I just filed our taxes this morning* after hours of preparation. Lots of hours.

Did you know that the United States and Eritrea are the only countries on the planet that require their citizens to file a tax return regardless of residency?

All the other countries in the entire world enforce taxation based on residency, meaning if one lives in the country one is obliged to file in that country only. The United States, and Eritrea, base taxation on citizenship. This shakes out to Americans, and Eritreans, who are living abroad having to file two tax returns, one for the country in which they reside and one for their country of citizenship.

And they better do it, or else.

The Long Arm of the IRS

American expats are threatened with prison and outlandish fines merely for not filing a litany of complex forms correctly—even if no taxes are due in the first place.
Nick Giambruno, Senior Editor Internationl Man

three flagsThere is a tax accord between the U.S. and Canada to avoid double taxation but that is scant consolation. For us, two self-employed workers living in Quebec, the process is tedious. We must use the long 1040 form. The rate of exchange is different between countries so all the amounts must be calculated using a yearly average. Money earned from U.S. sources in U.S. dollars must be converted to Canadian dollars and vice versa. The fact that the province of Quebec has its own peculiar taxation rules is another rub.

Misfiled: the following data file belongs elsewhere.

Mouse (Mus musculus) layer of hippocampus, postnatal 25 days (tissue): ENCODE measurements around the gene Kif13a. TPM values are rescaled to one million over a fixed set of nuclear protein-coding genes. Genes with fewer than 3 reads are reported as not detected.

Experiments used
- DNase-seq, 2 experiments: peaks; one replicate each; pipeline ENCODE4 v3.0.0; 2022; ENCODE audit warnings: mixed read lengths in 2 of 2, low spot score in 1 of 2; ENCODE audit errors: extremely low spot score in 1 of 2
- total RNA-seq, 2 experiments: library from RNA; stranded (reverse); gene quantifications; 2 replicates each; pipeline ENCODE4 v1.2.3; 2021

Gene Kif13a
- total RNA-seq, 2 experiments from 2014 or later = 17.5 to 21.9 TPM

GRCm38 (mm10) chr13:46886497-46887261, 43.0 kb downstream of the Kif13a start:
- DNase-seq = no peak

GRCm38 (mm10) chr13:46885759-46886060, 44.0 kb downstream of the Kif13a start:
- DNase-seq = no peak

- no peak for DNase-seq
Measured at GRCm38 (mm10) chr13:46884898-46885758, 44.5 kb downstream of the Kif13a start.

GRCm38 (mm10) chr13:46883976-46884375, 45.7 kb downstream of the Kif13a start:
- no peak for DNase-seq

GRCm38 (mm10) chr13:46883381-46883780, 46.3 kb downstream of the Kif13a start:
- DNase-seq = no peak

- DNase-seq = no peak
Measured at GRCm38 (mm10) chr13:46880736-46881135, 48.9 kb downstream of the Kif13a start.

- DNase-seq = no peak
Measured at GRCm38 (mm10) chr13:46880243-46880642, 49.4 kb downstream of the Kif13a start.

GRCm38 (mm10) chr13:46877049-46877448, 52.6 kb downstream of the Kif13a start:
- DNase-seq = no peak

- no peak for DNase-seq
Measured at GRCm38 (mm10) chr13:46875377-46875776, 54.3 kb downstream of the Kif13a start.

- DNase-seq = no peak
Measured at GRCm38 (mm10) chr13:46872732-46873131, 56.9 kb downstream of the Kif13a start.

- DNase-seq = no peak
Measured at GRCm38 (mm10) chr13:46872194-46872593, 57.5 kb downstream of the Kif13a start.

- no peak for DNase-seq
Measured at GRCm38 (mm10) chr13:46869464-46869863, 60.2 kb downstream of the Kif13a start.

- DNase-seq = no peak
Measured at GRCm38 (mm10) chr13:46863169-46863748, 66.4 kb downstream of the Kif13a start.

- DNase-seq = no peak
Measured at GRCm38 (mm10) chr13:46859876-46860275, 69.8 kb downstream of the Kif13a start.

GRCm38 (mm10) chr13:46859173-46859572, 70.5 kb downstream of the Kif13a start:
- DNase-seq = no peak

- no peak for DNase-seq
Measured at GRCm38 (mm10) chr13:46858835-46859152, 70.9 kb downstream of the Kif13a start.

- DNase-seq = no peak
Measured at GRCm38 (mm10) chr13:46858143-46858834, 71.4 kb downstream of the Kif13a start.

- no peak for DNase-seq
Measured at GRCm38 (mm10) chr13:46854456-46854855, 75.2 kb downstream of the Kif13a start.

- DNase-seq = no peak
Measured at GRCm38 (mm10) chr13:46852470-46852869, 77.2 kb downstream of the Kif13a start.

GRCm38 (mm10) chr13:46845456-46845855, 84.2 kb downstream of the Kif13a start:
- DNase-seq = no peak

Adding insult to injury, one must file a return to the IRS by snail mail (!) from wherever one is living. No e-filing. This is a royal pain.

Why does the U.S. do this?

The first U.S. income tax was enacted in 1861 during the Civil War

… to prevent wealthy people ducking their military and civic obligations by fleeing the U.S. in its time of crisis. John D. McKinnon, Wall Street Journal

Taxation based on citizenship didn’t catch on with other countries, instead they opted for taxation by residence or source of income. But the U.S. stuck with its system.

Plenty of folks are pissed about it. Americans Abroad is one organization working to change the situation. There might be some relief in sight but nothing will happen quickly.

What’s with Eritrea?

This small African country charges a 2% “diaspora” tax on all Eritreans living abroad. If those citizens don’t pay up, their families back home face persecution. The Canadian government has taken a hardline against this tax. The United Nations passed a resolution condemning Eritrea’s diaspora tax, calling it extortion. In a startling example of hypocrisy, the United States co-sponsored the resolution.

If Eritrea’s 2% Diaspora Tax is such an egregious example of extra-territorial tax oppression, how does the U.S. escape the same treatment? Don Whiteley, TESFA News

And there’s more

720px-US-FinancialCrimesEnforcementNetwork-Seal.svgDid you know that the U.S. requires any citizen living abroad to declare whether they have more than $10,000 in assets in any kind of bank, savings account etc.? All Americans living abroad must file a “Financial Enforcement Crimes Network (FinCEN) 114, Report of Foreign Bank and Financial Accounts (FBAR)” or be faced with heavy fines — $10,000 the first offense. The FBAR form comes emblazoned with a nifty scary official seal. Somehow the U.S. government has pressured other countries to report the status of bank accounts belonging to U.S. citizens, essentially doing the U.S.’s spying tracking for them.